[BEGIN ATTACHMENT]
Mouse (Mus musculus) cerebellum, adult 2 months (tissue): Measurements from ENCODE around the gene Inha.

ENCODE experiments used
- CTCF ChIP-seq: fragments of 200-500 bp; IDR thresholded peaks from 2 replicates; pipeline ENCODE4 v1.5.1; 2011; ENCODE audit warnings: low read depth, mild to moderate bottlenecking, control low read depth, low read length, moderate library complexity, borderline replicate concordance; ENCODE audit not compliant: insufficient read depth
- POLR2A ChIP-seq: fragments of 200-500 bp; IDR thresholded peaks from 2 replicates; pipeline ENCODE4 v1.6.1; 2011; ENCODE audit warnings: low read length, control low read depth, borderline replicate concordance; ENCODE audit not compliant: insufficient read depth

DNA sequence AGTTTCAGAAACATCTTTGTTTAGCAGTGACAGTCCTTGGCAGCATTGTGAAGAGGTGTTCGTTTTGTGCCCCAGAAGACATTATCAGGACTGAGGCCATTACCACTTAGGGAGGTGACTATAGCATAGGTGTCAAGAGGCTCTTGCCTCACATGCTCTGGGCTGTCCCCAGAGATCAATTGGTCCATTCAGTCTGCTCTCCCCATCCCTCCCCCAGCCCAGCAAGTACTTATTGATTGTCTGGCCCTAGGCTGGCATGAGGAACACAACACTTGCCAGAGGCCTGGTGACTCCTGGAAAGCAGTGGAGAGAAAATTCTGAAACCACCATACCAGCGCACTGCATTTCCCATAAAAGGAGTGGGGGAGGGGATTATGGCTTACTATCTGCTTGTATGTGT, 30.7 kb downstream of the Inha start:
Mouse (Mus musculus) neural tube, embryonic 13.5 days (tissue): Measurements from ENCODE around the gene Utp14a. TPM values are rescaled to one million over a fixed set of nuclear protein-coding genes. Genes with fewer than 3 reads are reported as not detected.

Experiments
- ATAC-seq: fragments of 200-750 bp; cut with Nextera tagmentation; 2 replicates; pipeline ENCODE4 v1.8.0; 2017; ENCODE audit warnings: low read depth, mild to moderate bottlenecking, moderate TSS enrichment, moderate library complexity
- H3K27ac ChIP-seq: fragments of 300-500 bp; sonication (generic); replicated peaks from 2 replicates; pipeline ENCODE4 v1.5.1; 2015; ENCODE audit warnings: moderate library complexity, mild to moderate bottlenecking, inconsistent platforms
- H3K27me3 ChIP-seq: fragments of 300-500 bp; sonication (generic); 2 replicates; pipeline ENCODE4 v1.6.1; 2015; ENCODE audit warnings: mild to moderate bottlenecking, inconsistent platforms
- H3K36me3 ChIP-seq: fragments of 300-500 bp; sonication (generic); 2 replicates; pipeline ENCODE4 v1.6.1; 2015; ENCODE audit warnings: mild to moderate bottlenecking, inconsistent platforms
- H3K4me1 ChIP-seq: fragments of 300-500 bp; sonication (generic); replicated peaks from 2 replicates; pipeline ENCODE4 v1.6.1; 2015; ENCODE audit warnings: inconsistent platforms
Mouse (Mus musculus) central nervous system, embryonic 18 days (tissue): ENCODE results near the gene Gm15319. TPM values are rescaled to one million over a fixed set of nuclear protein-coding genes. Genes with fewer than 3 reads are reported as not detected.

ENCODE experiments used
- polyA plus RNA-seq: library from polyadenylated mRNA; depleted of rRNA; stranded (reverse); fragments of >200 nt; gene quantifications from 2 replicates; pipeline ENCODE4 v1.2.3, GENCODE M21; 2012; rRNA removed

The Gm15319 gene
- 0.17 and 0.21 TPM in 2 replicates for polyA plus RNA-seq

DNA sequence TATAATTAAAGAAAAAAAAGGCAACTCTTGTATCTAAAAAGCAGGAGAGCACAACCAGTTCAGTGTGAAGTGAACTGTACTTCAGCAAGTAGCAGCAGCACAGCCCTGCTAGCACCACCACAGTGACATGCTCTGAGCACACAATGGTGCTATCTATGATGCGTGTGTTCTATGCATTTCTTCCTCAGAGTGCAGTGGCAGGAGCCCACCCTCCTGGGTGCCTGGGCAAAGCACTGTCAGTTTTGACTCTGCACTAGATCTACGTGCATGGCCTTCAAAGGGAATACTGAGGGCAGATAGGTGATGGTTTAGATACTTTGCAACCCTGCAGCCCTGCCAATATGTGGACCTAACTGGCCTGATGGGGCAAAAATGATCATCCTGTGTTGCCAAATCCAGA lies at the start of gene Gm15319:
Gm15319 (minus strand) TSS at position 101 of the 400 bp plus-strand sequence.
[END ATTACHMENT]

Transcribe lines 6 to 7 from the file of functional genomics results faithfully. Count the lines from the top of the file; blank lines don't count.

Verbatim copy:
Mouse (Mus musculus) neural tube, embryonic 13.5 days (tissue): Measurements from ENCODE around the gene Utp14a. TPM values are rescaled to one million over a fixed set of nuclear protein-coding genes. Genes with fewer than 3 reads are reported as not detected.

Experiments